# Recursive template definition

I have a recursive template definition (I just made up that term). I think code explains it better.

``````template<typename X>
class Domain
{
public:
X begin;
X end;

Domain(
X _begin,
X _end)
: begin(_begin)
, end(_end)
{
// ...
}

bool Contains(
const X& t) const
{
// ...
}
};

template<typename X, typename Y>
class IFunction
{
public:
Domain<X> myDomain;

public:
IFunction(
const Domain<X>& dom)
: myDomain(dom)
{

}

virtual Y
Calc(
const X& IV) const = 0;

virtual IFunction<X, Y>*
GetDerivative() const = 0;
};

template<typename X, typename Y, int n>
class NthOrderFunction
: public IFunction<X, Y>
{
public:
double coeffs[n+1];

public:
NthOrderFunction(
const Domain<X>& dom,
... )
: IFunction(dom)
{

}

virtual Y
Calc(
const X& IV) const
{
// temporary compile solution
return Y();
}

virtual IFunction<X, Y>*
GetDerivative() const
{
if ( n > 1 )
{
return new NthOrderFunction<X, Y, n-1>(dom, ...);
}
return new FlatLine<X, Y>(dom);
}
};
``````

I took out a lot of inheritance and other relations to keep it readable, simple and mysterious. So a new typo might have snuck in while editing the code, but please ignore it. The code has worked fine for years, the only problem I have is the one I'm going to point out.

I recently added a "GetDerivative" function, and it's implementation in the NthOrderFunction class is giving me problems. I know that template classes are defined before compilation but after the preprocessing. As such, I can't see how to bring this functionality ever to work. Every NthOrderFunction with template parameter n, requires a NthOrderFunction with template parameter n-1. You can see that this is a problem. The thing is, even though n will never be negative in use, no amount of coding I do, will convince the "template definition engine" to not bother with instances of n < 1;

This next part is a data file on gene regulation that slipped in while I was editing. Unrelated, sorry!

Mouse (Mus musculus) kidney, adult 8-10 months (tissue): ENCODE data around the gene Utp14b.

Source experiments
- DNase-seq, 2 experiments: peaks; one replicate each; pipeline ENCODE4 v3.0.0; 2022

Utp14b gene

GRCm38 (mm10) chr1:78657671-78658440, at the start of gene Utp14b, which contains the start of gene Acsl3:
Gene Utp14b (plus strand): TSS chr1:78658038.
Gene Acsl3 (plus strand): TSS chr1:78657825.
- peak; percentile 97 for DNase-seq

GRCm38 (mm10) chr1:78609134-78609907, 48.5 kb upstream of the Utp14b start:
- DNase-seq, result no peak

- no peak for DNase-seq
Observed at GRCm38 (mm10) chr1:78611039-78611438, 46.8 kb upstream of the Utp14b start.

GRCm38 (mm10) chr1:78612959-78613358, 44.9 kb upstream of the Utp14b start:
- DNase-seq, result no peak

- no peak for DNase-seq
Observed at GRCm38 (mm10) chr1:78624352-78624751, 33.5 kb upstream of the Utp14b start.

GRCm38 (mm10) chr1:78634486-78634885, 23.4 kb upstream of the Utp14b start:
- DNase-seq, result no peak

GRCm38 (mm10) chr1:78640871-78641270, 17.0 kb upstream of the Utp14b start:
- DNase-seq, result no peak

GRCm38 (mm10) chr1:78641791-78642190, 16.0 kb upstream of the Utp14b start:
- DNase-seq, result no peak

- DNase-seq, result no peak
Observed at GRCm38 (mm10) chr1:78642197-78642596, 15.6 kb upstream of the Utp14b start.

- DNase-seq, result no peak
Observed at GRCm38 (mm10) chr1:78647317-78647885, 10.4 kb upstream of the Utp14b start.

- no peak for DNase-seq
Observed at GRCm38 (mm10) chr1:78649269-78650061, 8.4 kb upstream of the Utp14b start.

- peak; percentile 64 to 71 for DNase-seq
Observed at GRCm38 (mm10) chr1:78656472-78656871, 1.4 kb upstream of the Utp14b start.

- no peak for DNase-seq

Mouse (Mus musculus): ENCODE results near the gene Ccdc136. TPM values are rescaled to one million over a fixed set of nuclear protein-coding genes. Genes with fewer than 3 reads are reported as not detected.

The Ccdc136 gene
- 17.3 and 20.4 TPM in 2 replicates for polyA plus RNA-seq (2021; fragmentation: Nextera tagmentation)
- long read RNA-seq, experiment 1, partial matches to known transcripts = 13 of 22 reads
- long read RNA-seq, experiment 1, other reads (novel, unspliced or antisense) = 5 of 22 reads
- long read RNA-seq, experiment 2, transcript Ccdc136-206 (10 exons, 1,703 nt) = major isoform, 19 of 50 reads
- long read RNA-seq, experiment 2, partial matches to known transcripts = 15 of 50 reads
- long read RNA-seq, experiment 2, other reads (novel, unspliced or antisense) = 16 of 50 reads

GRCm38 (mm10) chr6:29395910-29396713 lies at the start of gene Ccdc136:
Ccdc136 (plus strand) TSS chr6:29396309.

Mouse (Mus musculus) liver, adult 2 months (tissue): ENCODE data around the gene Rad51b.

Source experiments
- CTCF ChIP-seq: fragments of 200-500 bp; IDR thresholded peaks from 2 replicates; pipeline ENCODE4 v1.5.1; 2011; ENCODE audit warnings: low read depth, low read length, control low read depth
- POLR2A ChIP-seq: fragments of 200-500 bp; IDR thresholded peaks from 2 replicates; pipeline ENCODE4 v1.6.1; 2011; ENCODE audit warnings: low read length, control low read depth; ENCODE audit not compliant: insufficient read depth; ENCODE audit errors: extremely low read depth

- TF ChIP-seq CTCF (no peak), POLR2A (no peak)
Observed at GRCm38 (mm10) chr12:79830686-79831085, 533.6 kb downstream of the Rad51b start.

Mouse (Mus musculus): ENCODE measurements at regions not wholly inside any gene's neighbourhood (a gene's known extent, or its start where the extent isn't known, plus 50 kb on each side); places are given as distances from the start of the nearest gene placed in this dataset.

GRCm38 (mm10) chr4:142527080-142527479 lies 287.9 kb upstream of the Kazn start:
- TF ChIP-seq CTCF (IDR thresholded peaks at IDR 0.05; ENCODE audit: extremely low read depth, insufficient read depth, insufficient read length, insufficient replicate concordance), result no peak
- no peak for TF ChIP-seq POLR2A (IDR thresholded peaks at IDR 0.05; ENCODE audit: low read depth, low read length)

has anyone ever had any problems with this? And what solutions did you come up with?

-
What the hell is B? – Armen Tsirunyan Jun 16 '11 at 11:13
sorry, must be X, will edit. – Rene Jun 16 '11 at 11:15
Are you trying to deal with polynomials using template metaprogramming? I think that'd been done before :-) – Kerrek SB Jun 16 '11 at 11:22
Congratulations, you’ve discovered template metaprogramming. – Konrad Rudolph Jun 16 '11 at 11:22
I should stop coming to stackoverflow. It is the only place that makes me feel stupid. I can't believe I've been calling myself a software engineer for years. – Rene Jun 16 '11 at 11:55

``````template<typename X, typename Y>
class NthOrderFunction<X, Y, 1>
: public IFunction<X, Y>
{
public:
double coeffs[n+1];

public:
NthOrderFunction(
const Domain<X>& dom,
... )
: IFunction(dom)
{

}

virtual Y
Calc(
const X& IV) const
{
// temporary compile solution
return Y();
}

virtual IFunction<X, Y>*
GetDerivative() const
{
return new FlatLine<X, Y>(dom);
}
};
``````

and remove the n==1 case from your recursion case.

As an advice, get some book or tutorial or such on template metaprogramming. One of the base techniques is using recursion in templates in this fashion. This strictly speaking isn't metaprogramming yet, it's just recursive templates. The book/tutorial will explain how more advanced tricks work which you can use to your benefit when expanding on this.

The reason this works is that the original would still expand the compile-time "if" to runtime code (that would just never be executed). This code replaces the one case where it could be compiled out with one where it isn't present, so there's no option for infinite recursion.

-
thx! I read up on it, and it seems logical. I'll give it a try. – Rene Jun 16 '11 at 11:54

This is the same as the template metaprogramming 101 example- factorial, just the content is somewhat more complex.

``````template<int N> struct factorial { enum { value = N * factorial<N-1>::value }; };
``````

And you need the same solution- a specialization for the base case.

``````template<> struct factorial<1> { enum { value = 1 }; };
``````

Yours would be partial rather than full, but it would still work.

-
thx for the help! – Rene Jun 16 '11 at 11:55